March 9, 2021

Pushout: The Criminalization of Black Girls in Schools

A book reflection and a love story

In my commitment to 12 books in 12 months for 2021, adding Pushout to the book list was a no-brainer for me.

As a restorative practitioner, much of the last half of my teaching career was dedicated to making restorative justice processes accessible to my students - the students who so often really wanted to do well, who really wanted to be at school, who really wanted to experience success and be seen for their worth and contributions, but were caught in a web of odds stacked against them. 

And I saw how time and time again, one foot in the suspension door often led to bodies in court schools and juvenile detention facilities. 

And I witnessed how much of the school and district efforts were put toward helping the boys - like special prevention and intervention programs - and I watched as our middle school girls were so often neglected, disregarded, and left to fend for themselves. Some were passionate and energetic while others were quiet and subdued, like they were trying to hide, but all of them were struggling with the pressures of survival, having to take care of themselves and their siblings, while also trying to navigate the complications and changes puberty brought on. 

Too many of my girls slept in the park or a friend’s closet. Too many of my girls were left alone to take care of their younger siblings, to figure out how to feed and care for them when there was no money for groceries or the gas/electric bills to cook the food if they had any. Too many of my girls boiled water and drank that for dinner. Too many of my girls were kicked out of their classrooms and their homes. Too many of my girls were hypersexualized by their peers, their families, their teachers and the adults in their lives. Too many of my girls were sexually abused, assaulted and raped. 

Too many of my girls were never given a chance. 

So yeah, reading Pushout was a no-brainer. And as Mankaprr Contech and Melisa Harris-Perry state in the foreword:

Pushout is not sentimental. It is necessary and inspiring, infuriating and redeeming. And it is a love story.

Filled with narratives and the stories captured in Monique Morris’s research, compiled from years of interviewing girls across the country, Pushout is most definitely a love story.

This book is rich and dense, thoroughly unpacking the messy complexities of race and gender and it’s harsh impact on Black girls that lead to and fortify strategic and structured pathways that both push and pull girls out of school.

For me, there were several themes throughout the book that really resonated, that explained a lot in very clear and evidence-backed ways, and that could be mirrored and reinforced by my own teaching experiences:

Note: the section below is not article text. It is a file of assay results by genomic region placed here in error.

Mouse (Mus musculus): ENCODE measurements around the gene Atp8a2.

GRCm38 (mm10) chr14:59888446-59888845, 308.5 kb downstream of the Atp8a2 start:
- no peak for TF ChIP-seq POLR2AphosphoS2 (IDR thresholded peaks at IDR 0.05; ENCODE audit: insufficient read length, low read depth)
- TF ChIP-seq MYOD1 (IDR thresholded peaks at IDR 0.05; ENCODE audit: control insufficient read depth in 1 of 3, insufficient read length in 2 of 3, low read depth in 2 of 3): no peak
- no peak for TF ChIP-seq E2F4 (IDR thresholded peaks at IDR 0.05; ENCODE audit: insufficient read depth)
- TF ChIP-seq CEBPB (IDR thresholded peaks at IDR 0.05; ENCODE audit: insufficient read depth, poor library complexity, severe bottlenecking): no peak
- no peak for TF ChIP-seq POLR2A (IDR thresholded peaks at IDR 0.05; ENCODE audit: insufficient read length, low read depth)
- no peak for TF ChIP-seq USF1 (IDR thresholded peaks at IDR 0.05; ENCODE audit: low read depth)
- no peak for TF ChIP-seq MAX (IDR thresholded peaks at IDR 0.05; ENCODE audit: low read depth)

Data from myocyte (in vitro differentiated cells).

• The capacity of educators to both harm and heal
  • The misplaced responsibility on girls to cover up rather than on boys to learn how to respectfully value girls as human beings
  • The real costs and internalized impacts of punitive discipline systems and approaches
  • How gender adds an added layer to racism that shapes our girls and their ability to access to success
  • How intersectionality - gender non-conforming, disabilities and special needs - increases invisibility and strengthens the pathways to confinement

All of these themes are intricately woven throughout the book, so thoroughly examined with years of research and evidenced with a national history, that I found myself constantly saying “yes”, “yup”, “that’s right”, and “holy shit” because it is all so prominently evident in our professional experiences as educators. And I had to admit to all the times I was a player in the game, too, validating systems of oppression through something as lame as a dress code.

Basically, Pushout is a must read for any educator or administrative leader, any youth influencer or youth supporter, parent or guardian. And not just if you teach or parent girls. This is a must read for anyone taking those roles for boys, too.

We get to seriously look at how we adultify and reinforce adultification bias in our daily lives, how we continue to just “let boys be boys” and place all the responsibility on girls to know how to behave appropriately, and how to take care of others first and not prioritize themselves and their own needs and dreams.  

Why you should read this book if you haven’t already:

  • To truly understand how something as simple as dress codes create pathways to confinement
  • To be able to hear these girls stories in their voices and from their perspectives, and to have those stories accompanied by an examination from the author
  • To have access to the insanely generous Appendices that include resources, considerations, and alternative approaches, and a brilliant Q&A for Black girls, community members, parents and educators.

When you’re done reading it or if you’ve read it already, then hit me up and share with me what your big takeaways are, how you see all these things playing out in your role as an educator and/or parent, and what shifts so you see possible for the girls you serve.

Tina Medina
Lead Visionary of VIBE Movement and mom to two amazing girls